Boko Haram Takes Over Hometown of Kidnapped Girls

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Campaigners from "#Bring Back Our Girls" march during a rally calling for the release of the Abuja school girls who were abducted by Boko Haram militants, in Abuja October 17, 2014. Afolabi Sotunde/Reuters

Militant group Boko Haram has taken over Chibok, Nigeria, a town in the northeast area of the country, according to the AFP. Chibok has a history with Boko Haram: The group kidnapped 276 schoolgirls from the town earlier this year.

Enoch Mark, a local pastor, told AFP, "Chibok was taken by Boko Haram. They are in control." Both Mark and Borno State Sen. Ali Ndume confirmed Boko Haram attacked Chibok at 4 p.m. local time on Thursday. Residents have been attempting to leave. The AFP noted Boko Haram has been "destroying communications masts."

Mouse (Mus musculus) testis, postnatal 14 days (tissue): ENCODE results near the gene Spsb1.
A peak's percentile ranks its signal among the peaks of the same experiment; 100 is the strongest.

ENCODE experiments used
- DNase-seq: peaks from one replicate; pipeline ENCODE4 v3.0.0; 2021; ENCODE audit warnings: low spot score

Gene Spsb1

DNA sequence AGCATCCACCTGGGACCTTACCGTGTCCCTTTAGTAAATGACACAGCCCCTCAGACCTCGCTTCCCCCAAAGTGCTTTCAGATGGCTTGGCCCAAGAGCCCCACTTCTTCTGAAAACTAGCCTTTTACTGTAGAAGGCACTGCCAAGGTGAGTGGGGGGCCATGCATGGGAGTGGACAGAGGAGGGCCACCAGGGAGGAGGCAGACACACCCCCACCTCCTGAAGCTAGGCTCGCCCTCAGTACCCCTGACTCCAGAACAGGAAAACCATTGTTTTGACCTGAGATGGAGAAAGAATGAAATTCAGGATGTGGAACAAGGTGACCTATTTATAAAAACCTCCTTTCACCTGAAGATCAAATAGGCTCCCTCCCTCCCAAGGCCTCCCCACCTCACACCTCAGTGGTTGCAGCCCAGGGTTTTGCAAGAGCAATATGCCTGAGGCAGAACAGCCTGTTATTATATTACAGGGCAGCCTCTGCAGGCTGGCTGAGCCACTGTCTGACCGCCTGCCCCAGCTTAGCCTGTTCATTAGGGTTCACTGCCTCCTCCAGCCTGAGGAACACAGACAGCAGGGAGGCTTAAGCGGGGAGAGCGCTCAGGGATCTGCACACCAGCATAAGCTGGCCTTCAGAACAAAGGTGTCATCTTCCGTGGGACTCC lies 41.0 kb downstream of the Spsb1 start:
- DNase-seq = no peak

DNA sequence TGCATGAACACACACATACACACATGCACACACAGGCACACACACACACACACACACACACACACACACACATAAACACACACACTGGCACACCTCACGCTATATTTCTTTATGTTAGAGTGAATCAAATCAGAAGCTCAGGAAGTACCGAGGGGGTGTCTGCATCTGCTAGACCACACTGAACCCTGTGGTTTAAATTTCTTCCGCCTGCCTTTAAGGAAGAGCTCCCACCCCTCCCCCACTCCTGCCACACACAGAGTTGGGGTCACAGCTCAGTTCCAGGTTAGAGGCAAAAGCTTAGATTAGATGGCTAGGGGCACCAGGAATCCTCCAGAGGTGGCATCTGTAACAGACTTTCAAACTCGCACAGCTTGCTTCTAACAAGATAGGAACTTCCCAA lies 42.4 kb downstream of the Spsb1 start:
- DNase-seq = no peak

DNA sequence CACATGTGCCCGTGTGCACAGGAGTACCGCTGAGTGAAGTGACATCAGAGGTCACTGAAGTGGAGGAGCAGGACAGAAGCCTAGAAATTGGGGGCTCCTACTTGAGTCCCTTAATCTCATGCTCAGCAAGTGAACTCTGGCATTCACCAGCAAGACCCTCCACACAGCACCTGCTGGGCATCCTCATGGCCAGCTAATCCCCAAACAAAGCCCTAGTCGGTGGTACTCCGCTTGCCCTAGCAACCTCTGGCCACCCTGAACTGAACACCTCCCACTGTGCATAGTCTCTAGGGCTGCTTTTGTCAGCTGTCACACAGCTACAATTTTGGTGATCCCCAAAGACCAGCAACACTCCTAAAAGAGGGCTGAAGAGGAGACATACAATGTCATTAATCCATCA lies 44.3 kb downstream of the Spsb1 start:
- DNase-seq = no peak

Though the militants arrived about 24 hours ago, news of the occupation was delayed. "There is no telephone service now in Chibok, which is why it took time before the reports reached me," Ndume told AFP. The telephone towers were destroyed using rocket propelled grenades.

Boko Haram reached a cease-fire with the Nigerian military in October, promising to return the kidnapped girls, but shortly thereafter claimed this deal had never been made. Abubakar Shekau, leader of the group, released a video detailing the fate of the girls in early November. "Don't you know the over 200 Chibok schoolgirls have converted to Islam? They have now memorized two chapters of the Quran," he said. Boko Haram claims the girls have been married off and are "in their marital homes."

The villages around Chibok have recently been targeted by Boko Haram. The takeover of Chibok began at the town center, where the group rationalized the takeover as part of its caliphate. "They came in and engaged soldiers and vigilantes in a gunfight," explained Mark. "No one can say what the situation is in the town in terms of destruction to property."

This is a developing story and will be updated as more information becomes available.